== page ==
(Posted: 5/6/11;update 5/7)
Letting the Osama endgame go into extra innings, sales sick we can’t help thinking: Where was Carlos Delgado when we needed him? Why Delgado, the Puerto Rican ex-Blue Jay, Marlin and Met? Because he would have been the perfect major leaguer to separate baseball from the “frat boys” reaction to Bin Laden’s death prevalent at ballparks and in too many places around the U.S.
Let’s face it: Asking baseball to share the field with politics works only if we consider patriotic pitches political. Thus, the media’s prompting players to go to bat on the Osama takeout this week produced soft verbal swings about “justice”, “relief”, “finality.” Delgado, who took a public anti-war stance every day at ballparks (refusing to stand for “God Bless America”) in 2004 and 2005, could have delivered a different, stronger response. After acknowledging that Bin Laden had gotten what was coming, he might well have spoken of the wider impact of the event the way he did of the 9/11 deaths and their aftermath.
The Osama-caused bombings were a “terrible thing”, Delgado said some years ago, but so were “what happened in Afghanistan and Iraq.” He said he felt for all “the relatives and loved ones” lost on 9/11 and in what he thought were the “stupidest war(s) ever.” While those wars continue today, Delgado, sidelined for most of 2009 by a hip injury and failing in a comeback attempt in 2010, officially retired himself (and his political voice) from baseball three months ago.
Before the Bin Laden-related final out is made, here are two like-minded pinch-hitters for Delgado:
(1) “ It’s been a long time since Americans felt this good and strong about themselves — nothing like putting bullets in someone’s skull and dumping their corpse into an ocean to rejuvenate that can-do American sense of optimism.” – Glenn Greenwald, Salon
(2) “I watched (on 9/11) as a nation drank deep from that very dark elixir of American nationalism … the flip side of nationalism is always racism, it’s about self-exaltation and the denigration of the other. And it’s about forgetting that terrorism is a tactic. You can’t make war on terror…We responded exactly as these terrorist organizations wanted us to respond. They wanted us to speak the language of violence.
“These groups learned to speak the language we taught them. And our response was to speak in kind…The tragedy of the Middle East is one where we proved incapable of communicating in any other language than the brute and brutal force of empire.” – Chris Hedges, TruthDig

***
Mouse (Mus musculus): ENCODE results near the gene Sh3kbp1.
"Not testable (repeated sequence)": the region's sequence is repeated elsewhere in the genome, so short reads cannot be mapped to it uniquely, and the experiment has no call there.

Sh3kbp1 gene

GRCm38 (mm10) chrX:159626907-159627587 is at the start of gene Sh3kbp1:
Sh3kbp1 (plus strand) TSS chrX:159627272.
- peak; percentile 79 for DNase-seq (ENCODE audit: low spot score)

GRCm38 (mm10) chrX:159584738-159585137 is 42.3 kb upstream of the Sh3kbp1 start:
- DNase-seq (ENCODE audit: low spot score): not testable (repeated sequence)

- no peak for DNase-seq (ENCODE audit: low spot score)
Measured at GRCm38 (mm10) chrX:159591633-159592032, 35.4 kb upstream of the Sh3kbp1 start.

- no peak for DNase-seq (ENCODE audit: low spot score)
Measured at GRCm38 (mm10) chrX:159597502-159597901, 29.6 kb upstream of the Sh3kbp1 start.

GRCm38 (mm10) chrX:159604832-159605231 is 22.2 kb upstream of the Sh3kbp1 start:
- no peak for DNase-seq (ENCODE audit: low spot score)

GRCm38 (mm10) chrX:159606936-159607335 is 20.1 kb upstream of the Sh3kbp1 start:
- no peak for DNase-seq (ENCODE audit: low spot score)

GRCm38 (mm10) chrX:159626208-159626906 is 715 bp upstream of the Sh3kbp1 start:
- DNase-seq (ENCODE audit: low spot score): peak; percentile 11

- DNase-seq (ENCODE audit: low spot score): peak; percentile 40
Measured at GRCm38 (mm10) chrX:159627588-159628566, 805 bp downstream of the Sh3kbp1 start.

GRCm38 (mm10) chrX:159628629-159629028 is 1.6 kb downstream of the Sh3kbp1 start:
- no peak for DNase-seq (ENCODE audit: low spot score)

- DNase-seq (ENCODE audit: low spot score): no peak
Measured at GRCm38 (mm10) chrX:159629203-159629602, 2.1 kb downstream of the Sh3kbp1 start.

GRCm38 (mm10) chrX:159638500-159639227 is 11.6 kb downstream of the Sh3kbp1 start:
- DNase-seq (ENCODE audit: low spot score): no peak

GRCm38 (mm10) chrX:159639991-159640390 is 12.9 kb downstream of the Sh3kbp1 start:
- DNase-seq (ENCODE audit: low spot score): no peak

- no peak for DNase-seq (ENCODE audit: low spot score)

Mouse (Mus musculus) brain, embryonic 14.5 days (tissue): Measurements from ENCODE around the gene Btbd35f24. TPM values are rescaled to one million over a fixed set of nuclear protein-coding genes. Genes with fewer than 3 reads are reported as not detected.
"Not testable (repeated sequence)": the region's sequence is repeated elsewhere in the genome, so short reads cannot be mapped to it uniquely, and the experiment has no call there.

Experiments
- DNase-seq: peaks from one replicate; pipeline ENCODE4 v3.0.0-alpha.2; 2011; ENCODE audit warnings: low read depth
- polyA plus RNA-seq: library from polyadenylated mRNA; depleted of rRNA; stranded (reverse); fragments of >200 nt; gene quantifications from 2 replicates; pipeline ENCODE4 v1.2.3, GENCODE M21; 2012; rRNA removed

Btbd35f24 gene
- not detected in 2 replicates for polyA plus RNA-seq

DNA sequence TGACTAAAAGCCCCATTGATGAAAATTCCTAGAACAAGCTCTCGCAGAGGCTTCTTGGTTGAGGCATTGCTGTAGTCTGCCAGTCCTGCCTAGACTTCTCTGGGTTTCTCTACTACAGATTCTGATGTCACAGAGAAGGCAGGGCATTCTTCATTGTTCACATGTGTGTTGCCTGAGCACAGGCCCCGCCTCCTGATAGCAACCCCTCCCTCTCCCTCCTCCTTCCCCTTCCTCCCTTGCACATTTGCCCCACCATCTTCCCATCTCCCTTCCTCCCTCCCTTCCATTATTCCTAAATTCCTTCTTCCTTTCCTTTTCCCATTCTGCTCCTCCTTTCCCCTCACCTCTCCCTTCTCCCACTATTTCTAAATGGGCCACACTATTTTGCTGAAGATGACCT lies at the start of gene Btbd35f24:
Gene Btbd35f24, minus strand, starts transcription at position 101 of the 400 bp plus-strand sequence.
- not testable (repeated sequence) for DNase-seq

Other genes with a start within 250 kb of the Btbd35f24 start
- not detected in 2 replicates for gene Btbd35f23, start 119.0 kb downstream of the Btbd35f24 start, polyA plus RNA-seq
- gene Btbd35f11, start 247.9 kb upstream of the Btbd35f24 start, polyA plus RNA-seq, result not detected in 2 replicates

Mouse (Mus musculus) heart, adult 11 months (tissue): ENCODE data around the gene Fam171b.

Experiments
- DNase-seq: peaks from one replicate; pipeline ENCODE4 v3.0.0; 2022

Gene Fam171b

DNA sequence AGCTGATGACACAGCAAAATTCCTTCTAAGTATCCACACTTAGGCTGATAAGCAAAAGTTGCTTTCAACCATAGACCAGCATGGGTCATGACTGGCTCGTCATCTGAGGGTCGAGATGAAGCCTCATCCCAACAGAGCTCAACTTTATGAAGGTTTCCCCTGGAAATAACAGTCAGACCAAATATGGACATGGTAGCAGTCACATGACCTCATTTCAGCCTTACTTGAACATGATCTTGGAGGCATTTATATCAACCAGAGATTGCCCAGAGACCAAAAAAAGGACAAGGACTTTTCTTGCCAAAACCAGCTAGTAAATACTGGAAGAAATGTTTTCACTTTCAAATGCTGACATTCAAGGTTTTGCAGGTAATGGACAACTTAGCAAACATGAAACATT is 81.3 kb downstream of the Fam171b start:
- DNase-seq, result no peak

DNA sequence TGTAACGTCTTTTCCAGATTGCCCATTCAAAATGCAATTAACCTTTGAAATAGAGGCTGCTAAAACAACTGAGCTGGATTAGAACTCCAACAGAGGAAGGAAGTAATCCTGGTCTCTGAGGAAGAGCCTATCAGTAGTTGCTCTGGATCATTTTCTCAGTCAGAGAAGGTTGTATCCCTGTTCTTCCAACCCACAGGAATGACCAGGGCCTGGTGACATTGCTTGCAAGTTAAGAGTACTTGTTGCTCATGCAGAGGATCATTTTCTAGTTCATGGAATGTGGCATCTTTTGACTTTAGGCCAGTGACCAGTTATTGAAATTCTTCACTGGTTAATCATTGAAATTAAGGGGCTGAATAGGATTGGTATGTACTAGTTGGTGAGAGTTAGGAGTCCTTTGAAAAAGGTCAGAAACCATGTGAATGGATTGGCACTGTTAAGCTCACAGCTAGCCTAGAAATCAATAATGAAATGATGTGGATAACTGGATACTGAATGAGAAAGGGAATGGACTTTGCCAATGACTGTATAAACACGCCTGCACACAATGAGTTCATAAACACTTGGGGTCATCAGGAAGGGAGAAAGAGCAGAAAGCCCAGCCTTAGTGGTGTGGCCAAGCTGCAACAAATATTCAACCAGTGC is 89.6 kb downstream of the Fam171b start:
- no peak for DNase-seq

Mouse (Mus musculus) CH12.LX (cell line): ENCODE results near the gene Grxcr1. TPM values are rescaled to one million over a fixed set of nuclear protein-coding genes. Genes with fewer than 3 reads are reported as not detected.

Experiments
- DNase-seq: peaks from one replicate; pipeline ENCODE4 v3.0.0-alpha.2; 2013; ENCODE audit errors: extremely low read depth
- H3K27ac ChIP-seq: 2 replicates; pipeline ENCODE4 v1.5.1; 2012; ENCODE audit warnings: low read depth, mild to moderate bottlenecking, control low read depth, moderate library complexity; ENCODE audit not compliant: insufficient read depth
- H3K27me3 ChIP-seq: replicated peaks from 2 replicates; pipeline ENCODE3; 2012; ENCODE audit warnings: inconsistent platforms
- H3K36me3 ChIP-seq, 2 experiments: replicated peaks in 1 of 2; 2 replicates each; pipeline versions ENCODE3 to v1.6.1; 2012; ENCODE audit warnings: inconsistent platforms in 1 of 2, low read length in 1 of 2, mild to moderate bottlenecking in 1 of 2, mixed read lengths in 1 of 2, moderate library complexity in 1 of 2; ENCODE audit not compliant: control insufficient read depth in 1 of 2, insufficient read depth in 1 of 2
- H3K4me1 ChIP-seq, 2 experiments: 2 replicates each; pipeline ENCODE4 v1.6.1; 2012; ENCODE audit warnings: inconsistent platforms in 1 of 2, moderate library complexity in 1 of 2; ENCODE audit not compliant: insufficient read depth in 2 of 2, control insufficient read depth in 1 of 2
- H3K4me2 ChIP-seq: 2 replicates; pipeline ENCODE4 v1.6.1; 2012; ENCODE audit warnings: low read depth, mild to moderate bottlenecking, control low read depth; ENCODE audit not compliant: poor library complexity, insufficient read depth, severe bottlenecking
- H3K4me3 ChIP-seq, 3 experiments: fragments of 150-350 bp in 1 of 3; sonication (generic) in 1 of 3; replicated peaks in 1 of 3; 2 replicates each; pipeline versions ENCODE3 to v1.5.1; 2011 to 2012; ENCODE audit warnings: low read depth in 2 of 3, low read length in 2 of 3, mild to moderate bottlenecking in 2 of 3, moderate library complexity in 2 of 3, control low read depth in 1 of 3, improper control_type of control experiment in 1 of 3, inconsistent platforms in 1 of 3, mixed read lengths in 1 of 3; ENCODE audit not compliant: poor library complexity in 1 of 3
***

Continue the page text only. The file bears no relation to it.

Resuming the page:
The spoken language of the 21st Century “empire” is English, which we impose with our occupation. Pentagon Papers pitcher Daniel Ellsberg noted that, during the Vietnam War Americans knew they didn’t know the country’s main language, vietnamese. In Afghanistan, he said, “We don’t know what we don’t know” (that the main languages are pashto and dan).
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Slippage: Roughly five weeks into the season, let’s establish five games behind as the border separating still-in-contention teams from those who have slipped out of it. Going into the three-game weekend, only five of 30 teams were on the wrong side and in danger of being given no meaningful chance by their fans: the White Sox, Mets. Nats, Padres and Astros. The White Sox, farthest of the group behind (11 games in the volatile AL Central), is believed to have the most realistic chance of making it back among contenders by summer. We’ll check from time to time to see how this random evaluation holds up in the coming weeks.
Not Pretty: It took Daily News-man Andy Martino one sentence to paint a true picture of the Mets: “(They) are just drifting, formless, winning a few and losing a few more.” Martino used to cover the Phillies. Can you imagine how he feels on the Mets beat?
A.J. Burned: We thought David Cone was being hard on A.J. Burnett awhile ago when he said on YES that A.J. “lacks toughness late in the game.” But we remembered the rap in the bottom of the seventh of a 2-2 Yanks-Tigers game Thursday. When he had to be tough, Burnett allowed a single to Victor Martinez for starters, then walked Magglio Ordonez and hit Ryan Raburn, setting up what turned out to be a clinching three-run Detroit rally. The Tigers’ third straight win marked the Yanks’ first three-straight losses of the season. A.J. seems to be okay when he’s safely ahead, not in the crunch.
Stat City: Although, entering the weekend, the Angels’ Jared Weaver led the majors in strikeouts – 56 in 38 innings, Atlanta’s closer Craig Kimbrel was proving to be a more compelling K-artist. Combining what he did last season – 40 strikeouts in 20.2 innings with what he’d done so far this, 19 in 13.2 – Kimbrel’s pace was not far off two Ks an inning.
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